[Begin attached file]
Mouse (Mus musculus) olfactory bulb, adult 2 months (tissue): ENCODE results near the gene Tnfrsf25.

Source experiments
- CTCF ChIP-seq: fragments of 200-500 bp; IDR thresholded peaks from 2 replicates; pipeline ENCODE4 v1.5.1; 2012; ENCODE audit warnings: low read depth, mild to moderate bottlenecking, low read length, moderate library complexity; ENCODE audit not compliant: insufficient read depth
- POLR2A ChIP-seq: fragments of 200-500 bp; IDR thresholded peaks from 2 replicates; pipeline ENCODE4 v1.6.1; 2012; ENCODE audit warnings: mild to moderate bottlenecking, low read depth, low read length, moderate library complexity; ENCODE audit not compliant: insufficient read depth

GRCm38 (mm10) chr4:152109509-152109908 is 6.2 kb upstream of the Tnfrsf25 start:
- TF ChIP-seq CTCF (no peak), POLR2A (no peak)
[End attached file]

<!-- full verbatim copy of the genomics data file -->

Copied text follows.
Mouse (Mus musculus) olfactory bulb, adult 2 months (tissue): ENCODE results near the gene Tnfrsf25.

Source experiments
- CTCF ChIP-seq: fragments of 200-500 bp; IDR thresholded peaks from 2 replicates; pipeline ENCODE4 v1.5.1; 2012; ENCODE audit warnings: low read depth, mild to moderate bottlenecking, low read length, moderate library complexity; ENCODE audit not compliant: insufficient read depth
- POLR2A ChIP-seq: fragments of 200-500 bp; IDR thresholded peaks from 2 replicates; pipeline ENCODE4 v1.6.1; 2012; ENCODE audit warnings: mild to moderate bottlenecking, low read depth, low read length, moderate library complexity; ENCODE audit not compliant: insufficient read depth

GRCm38 (mm10) chr4:152109509-152109908 is 6.2 kb upstream of the Tnfrsf25 start:
- TF ChIP-seq CTCF (no peak), POLR2A (no peak)